Schemes to address governance and professional development commitments in the government’s Skills for Jobs white paper are in the works as part of efforts to bolster FE staff retention and drive-up leadership standards.
The Department for Education this week published early notice of two contracts expected to go out for tender later this month – one worth £9.5 million on delivering a programme of continuous professional development (CPD) for leaders and governors, and a planned £1.2 million tender for a mentoring programme for new and inexperienced teachers.
Both are linked to commitments in the DfE’s Skills for Jobs white paper, which voiced ambitions to improve governance standards and help retain sector staff.
The DfE’s governance and leadership CPD notice said it aims to “strengthen leadership and governance capacity; equip FE governors, governance professionals and current/aspiring executive leaders with the knowledge and skills they need to successfully lead their corporations and colleges at a time of change; support the growth of a diverse leadership pipeline and aid the development of a self-improving sector”.
That contract is set to start in February 2023 and end in March 2025.
In the FE white paper, the government said there would be higher expectations of governance through clearer requirements, reviews and training, and “empower weaker colleges to address problems earlier”.
The white paper, published in January 2021, also said it would expect college leaders and corporation board members to undergo training and support those with high potential, and wanted diversity of skills and backgrounds in governing boards.
Poor leadership and governance has previously been cited by the FE Commissioner’s office as a key reason for some high-profile failures. One example was Hadlow College, which folded after entering education administration in November 2019 owing £40 million to more than 300 companies.
The FE Commissioner’s report in the spring of 2019 said: “Governance at Hadlow College is complex, lacks transparency and is ineffective,” and added that governors had “belatedly, become aware of the extremely serious financial situation”. The group principal and deputy principal were found to have “regularly made decisions themselves outside of executive and any open discussion – and reacted strongly to questioning or challenge”.
The DfE’s proposed mentoring contract, planned to run for two years from April 2023, aims to offer support and training to FE professionals to act as mentors for new and inexperienced teachers, and assist with wellbeing and mental health of newly appointed FE teachers to “aid their professional and personal development to become excellent teachers”.
Retention of FE teachers has been an ongoing issue in the sector, with industry estimates that college teachers earn up to £9,000 less than school teachers.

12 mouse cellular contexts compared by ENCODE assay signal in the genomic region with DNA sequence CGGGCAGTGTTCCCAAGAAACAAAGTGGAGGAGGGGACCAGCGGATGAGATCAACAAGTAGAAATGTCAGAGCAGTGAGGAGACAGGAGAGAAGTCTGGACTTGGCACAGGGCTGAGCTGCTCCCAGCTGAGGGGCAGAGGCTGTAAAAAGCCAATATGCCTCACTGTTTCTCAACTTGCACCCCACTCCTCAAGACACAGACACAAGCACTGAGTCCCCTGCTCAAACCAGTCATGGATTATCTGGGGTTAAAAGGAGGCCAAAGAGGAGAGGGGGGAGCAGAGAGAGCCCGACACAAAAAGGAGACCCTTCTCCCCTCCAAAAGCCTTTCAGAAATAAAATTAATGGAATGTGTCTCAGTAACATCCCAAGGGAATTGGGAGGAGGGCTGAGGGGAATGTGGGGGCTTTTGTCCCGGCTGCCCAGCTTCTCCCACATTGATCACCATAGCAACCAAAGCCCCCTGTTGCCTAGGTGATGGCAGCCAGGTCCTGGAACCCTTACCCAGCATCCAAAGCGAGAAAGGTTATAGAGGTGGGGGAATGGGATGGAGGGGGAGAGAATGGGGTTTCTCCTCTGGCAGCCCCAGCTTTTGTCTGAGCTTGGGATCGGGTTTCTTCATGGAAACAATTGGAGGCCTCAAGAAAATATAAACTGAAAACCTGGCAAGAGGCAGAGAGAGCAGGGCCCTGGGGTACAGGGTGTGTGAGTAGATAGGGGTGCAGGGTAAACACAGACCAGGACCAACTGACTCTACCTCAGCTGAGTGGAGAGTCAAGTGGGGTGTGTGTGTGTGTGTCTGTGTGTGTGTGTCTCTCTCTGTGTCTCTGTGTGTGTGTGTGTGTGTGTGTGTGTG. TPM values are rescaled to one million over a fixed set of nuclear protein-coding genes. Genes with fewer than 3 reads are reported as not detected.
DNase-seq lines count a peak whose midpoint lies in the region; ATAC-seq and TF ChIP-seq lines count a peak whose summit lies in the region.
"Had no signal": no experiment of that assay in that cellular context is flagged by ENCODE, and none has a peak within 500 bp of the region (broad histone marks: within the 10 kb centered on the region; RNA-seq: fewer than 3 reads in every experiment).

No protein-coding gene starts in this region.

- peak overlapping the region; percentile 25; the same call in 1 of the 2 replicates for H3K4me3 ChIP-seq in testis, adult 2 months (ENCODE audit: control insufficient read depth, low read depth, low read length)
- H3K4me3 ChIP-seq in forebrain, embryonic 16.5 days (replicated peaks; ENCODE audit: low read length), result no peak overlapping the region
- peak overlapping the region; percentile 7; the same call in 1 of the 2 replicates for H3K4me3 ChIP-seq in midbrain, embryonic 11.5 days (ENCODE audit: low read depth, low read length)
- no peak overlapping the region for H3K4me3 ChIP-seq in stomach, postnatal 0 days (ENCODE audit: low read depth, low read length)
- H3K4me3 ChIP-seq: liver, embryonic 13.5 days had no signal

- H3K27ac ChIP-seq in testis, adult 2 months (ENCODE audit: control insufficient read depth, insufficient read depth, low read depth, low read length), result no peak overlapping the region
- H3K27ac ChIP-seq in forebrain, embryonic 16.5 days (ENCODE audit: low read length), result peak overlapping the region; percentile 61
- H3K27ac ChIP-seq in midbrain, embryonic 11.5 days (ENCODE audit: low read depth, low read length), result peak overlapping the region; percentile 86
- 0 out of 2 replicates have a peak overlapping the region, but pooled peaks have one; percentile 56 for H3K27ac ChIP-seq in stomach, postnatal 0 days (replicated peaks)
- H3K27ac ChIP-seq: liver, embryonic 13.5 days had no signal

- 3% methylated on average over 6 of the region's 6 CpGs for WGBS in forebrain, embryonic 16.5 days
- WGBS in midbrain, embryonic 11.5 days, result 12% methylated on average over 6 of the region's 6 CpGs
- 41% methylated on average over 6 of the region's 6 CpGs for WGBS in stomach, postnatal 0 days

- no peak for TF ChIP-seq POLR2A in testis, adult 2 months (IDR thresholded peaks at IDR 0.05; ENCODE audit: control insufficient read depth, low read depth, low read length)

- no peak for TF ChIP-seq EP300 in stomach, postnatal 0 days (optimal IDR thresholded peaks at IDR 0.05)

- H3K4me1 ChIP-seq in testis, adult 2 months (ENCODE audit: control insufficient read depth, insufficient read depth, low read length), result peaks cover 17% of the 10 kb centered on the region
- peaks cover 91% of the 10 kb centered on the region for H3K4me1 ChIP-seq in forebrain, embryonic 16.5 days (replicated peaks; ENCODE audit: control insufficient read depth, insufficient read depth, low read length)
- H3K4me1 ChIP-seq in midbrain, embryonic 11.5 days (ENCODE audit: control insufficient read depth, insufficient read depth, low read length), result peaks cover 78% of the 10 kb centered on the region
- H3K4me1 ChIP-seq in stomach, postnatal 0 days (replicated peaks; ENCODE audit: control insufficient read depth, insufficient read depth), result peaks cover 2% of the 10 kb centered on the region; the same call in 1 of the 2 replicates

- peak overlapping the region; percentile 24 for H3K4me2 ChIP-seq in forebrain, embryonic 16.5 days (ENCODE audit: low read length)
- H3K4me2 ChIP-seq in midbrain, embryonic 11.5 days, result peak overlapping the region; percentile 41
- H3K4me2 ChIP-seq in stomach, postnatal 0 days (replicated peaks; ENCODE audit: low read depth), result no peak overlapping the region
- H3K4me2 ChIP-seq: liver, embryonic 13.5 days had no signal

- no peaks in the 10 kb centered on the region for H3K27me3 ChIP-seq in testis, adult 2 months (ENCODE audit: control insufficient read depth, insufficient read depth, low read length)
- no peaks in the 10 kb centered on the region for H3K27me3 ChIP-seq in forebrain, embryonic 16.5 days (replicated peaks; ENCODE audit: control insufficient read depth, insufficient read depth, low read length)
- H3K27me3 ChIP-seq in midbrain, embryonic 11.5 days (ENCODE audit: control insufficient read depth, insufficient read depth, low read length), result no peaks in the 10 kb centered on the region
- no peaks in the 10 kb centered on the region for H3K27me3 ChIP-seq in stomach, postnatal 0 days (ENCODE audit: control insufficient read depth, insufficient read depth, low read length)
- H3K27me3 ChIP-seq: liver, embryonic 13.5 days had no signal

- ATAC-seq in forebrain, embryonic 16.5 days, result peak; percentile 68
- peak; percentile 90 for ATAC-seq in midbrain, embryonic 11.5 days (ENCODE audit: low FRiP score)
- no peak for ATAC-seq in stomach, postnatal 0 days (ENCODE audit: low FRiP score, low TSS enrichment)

A University and College Union survey of 2,700 members published in the summer said that seven in ten were considering walking away from the sector as a result of low pay and escalating cost-of-living pressures.
The white paper said that teachers and lecturers were not always able to take advantage of professional development opportunities that could help them progress in their career. It referenced a college staff survey from 2020 which reported that 52 per cent of those who left the sector said they would have been more likely to stay if more training and development opportunities were available.
The contracts look set to add to existing governance and leadership programmes.
The Education and Training Foundation offers several programmes, including a leadership mentoring scheme, a new to senior leadership course, governance development initiative, and mentoring and development programme for governance professionals.
The Association of Colleges in the last few years secured ETF contracts to progress a governance development framework all about improving the skills of both new and existing governing board members and clerks.
The early notice tenders appear to represent the latest measures around staffing in the government’s white paper.
In January, the DfE launched the new Teach in FE campaign – a scheme encouraging skilled industry professionals to take up part-time teaching roles.
Key industries in need of teachers include construction, engineering and manufacturing, legal, finance, accounting, digital, and health and social care.
In addition, the DfE last year pumped £3 million into expanding the Taking Teaching Further scheme – another white paper commitment – with the ambition of bringing another 4,000 teachers into the sector.
That project launched in 2018 with 50 places, expanding to 550 in 2020. The DfE said that had grown to 710 places in 2022/23.
The government also pledged to introduce a new workforce industry exchange programme across a range of sectors in the white paper.
“This will build the capacity of the further education workforce by supporting providers to engage in a sustainable, two-way exchange with industry, building up long-lasting networks with employers,” the document said, although no more details have emerged since then.
The DfE said the latest measures represented a continuation of white paper commitments, and the teacher mentoring programme will include tax-free bursaries worth up to £26,000 each to support teacher training in priority subjects
It added that data on the Teach in FE campaign will be released next year, with future initiatives including a competency framework for governors.